Welcome To Tegucigalpa: Exploring The Honduran Capital

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Heavily Armed Police in Tegucigalpa

Tegucigalpa, Honduras

The capital city of Honduras is filthy, risky, and costly. Simply the kind of place the vast majority endeavor to dodge. So normally I chose to go urban investigating and look at it.

When I started this little travel experience of mine, I disclosed to myself I needed to see everything. The great, the awful, and the monstrous. Interest is a piece of my DNA. Cheerful spots are just a single piece of the entire story.

In the wake of hearing bits of gossip that Tegucigalpa was a hazardous city, obviously I need to take in more about it direct. As far as I can tell most “unsafe” bits of gossip are misrepresented a lot.

Be that as it may, that doesn’t mean one ought to totally do without essential sound judgment.

Welcome to Tegucigalpa

Urban Jungle Of Honduras

Tegucigalpa is a rambling city of around 1 million individuals encompassed by mountains in the core of Honduras. There’s extremely no framework set up for spending explorers. It’s conceivable to locate a couple of modest insect filled motels; yet good fortunes finding a spotless, inviting, ease exploring lodging.

This is presumably in light of the fact that most voyagers don’t have valid justifications to wait here for any timeframe.

The city came into view through the window of a chicken transport as we slowed down through the mountains. A 200 yard swath of waste was strewn over the side of a lofty slope, consuming with smoldering heat with thick dark smoke.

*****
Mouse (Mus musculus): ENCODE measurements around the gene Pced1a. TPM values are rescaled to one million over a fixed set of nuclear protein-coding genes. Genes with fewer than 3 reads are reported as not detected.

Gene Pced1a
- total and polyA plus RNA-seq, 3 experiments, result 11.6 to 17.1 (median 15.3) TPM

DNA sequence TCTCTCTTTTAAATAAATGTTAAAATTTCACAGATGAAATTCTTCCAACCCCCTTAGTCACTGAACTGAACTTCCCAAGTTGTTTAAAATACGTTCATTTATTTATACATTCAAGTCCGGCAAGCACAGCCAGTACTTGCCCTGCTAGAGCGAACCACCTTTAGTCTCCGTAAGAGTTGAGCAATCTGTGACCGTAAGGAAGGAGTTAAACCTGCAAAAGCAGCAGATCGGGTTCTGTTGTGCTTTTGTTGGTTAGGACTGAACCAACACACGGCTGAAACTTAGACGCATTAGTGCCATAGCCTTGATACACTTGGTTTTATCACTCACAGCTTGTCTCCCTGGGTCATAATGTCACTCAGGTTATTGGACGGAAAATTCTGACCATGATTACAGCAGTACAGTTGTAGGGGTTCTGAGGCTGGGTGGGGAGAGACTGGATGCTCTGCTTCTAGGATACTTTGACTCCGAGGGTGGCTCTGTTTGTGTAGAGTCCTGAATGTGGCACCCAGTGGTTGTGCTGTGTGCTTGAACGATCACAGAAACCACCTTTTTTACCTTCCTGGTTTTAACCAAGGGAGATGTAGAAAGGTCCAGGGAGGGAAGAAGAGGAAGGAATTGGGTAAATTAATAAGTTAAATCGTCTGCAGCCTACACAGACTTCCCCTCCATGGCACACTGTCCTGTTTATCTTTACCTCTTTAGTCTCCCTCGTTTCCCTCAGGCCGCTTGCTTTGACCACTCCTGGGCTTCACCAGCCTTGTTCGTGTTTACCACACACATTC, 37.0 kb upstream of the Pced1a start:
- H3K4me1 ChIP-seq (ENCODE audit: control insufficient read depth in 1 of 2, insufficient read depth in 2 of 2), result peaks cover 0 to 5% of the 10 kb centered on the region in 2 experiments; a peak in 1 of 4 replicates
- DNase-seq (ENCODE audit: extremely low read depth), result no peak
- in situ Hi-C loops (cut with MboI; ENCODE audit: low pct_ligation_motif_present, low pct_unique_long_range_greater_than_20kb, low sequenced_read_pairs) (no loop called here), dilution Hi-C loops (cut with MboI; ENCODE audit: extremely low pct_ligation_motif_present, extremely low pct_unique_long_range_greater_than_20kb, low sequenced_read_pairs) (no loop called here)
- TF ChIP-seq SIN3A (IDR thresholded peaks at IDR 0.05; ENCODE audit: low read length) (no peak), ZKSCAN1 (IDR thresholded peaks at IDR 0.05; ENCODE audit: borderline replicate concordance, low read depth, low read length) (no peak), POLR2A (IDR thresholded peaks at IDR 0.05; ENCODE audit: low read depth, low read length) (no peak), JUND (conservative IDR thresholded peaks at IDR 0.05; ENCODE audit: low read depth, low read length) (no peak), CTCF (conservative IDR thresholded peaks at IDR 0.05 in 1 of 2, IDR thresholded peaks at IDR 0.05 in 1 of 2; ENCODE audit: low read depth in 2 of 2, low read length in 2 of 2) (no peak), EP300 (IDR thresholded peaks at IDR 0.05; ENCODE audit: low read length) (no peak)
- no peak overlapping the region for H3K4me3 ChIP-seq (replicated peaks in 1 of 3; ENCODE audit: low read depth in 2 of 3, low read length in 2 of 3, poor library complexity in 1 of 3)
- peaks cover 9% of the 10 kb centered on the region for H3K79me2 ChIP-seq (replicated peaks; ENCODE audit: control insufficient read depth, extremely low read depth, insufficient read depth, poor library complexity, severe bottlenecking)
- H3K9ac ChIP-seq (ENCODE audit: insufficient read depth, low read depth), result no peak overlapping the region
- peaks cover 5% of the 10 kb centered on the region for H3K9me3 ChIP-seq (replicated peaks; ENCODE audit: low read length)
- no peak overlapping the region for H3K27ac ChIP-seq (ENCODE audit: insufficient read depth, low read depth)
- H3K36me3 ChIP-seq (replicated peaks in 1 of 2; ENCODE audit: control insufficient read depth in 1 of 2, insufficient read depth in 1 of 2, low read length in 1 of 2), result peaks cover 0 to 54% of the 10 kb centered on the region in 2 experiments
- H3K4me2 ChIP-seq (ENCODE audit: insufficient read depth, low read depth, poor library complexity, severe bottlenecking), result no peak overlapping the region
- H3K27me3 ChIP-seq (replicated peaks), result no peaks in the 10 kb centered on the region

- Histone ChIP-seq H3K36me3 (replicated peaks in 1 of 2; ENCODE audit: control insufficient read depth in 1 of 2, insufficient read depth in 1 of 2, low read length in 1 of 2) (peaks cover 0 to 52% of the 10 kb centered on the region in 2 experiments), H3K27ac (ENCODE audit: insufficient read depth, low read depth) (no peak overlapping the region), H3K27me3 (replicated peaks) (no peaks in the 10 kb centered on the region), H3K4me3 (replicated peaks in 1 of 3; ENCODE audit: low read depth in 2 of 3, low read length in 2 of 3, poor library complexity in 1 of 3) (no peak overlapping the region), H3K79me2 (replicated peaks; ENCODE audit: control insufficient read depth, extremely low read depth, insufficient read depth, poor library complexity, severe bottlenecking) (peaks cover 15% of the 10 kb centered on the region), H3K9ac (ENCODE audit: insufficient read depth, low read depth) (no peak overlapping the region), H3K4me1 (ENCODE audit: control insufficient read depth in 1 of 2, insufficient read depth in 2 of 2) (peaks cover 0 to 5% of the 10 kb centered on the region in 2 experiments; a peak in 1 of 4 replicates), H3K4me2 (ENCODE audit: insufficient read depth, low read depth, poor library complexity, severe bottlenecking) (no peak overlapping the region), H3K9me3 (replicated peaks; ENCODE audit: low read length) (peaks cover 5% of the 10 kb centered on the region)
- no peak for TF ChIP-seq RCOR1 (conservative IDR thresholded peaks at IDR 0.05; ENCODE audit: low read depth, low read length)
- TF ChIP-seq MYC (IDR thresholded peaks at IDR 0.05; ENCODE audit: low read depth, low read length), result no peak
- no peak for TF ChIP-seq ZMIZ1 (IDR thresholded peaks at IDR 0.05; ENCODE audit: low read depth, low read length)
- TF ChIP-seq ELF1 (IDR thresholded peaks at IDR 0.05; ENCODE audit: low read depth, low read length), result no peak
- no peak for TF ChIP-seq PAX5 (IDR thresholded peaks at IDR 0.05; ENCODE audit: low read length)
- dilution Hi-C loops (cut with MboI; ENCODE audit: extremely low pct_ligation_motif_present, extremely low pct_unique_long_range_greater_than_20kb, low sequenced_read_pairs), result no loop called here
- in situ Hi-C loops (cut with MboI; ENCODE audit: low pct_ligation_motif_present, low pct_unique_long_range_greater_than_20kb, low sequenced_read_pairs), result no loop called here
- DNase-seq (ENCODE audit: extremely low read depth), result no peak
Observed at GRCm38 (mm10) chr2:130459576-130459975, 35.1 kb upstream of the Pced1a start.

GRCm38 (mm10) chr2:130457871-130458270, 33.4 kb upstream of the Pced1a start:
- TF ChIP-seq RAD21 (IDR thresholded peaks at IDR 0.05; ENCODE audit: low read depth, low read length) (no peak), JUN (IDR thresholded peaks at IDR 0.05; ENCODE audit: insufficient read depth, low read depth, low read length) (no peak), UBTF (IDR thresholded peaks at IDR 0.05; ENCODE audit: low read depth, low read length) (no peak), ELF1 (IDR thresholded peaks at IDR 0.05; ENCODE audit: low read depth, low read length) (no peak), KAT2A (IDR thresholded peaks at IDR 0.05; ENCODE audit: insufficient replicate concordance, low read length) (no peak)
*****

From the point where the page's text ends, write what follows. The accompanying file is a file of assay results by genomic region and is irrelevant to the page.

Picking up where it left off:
Not actually the most welcoming initial introduction…

Razor Wire in Tegucigalpa

Rich Gringo Syndrome

White skin doesn’t generally enable you to travel economically in enormous Latin American urban communities. The taxi I found needed $120 Lempiras ($6 US) which is multiple times the cost of a taxi ride in the adjacent town of Comayagua.

The driver normally expected I was a tycoon like all gringos are, and balanced his costs appropriately. In the long run I talked him down to $90 Lempiras ($4.50 US) however, and off we went. I would already be able to advise I would prefer not to visit the city for long…

Mystery Embassy Meetup

My first request of business was to meet with a Dr. Juan Almendares, organizer of the Honduran philanthropy Movimiento Madre Tierra. I gave his enemy of mining association the gifts you all made through my site a month ago.

I called the great specialist from my razor-wire secured lodging overhang to plan an arrangement the following day. “Meet me before the Brazilian Embassy” he says.

The Brazilian Embassy? Isn’t that where ex-Honduran President, Manuel Zelaya, looked for haven after he was expelled by a military roadster in 2009? Everything appeared a bit James Bond-ish.

Fruit Vendor in Tegucigalpa

Operation Don’t-Get-Robbed

In the wake of meeting with the well disposed philanthropy staff (unfortunately no offers to wind up a mystery operator), there were a couple of hours to kill before my transport ride out of the city and over the outskirt into Nicaragua. So I chose to “adapt” for a secretive photography session in the avenues.

To get ready for the mission I wore my dirtiest-looking garments, reserved my police-quality pepper shower into a simple access take, and wrapped my huge DSLR camera in a Keffiyah scarf. You can never be excessively cautious! 😀

Lamentably notwithstanding my arrangements, despite everything I emerged like a sore thumb in this city. Everybody was gazing at the uncovered headed gringo meandering around alone through the avenues by walking.

Taxis started pulling over despite the fact that I hadn’t waved to them. The drivers couldn’t in any way, shape or form comprehend for what reason I’d need to walk when they had a splendidly decent vehicle prepared to take me anyplace.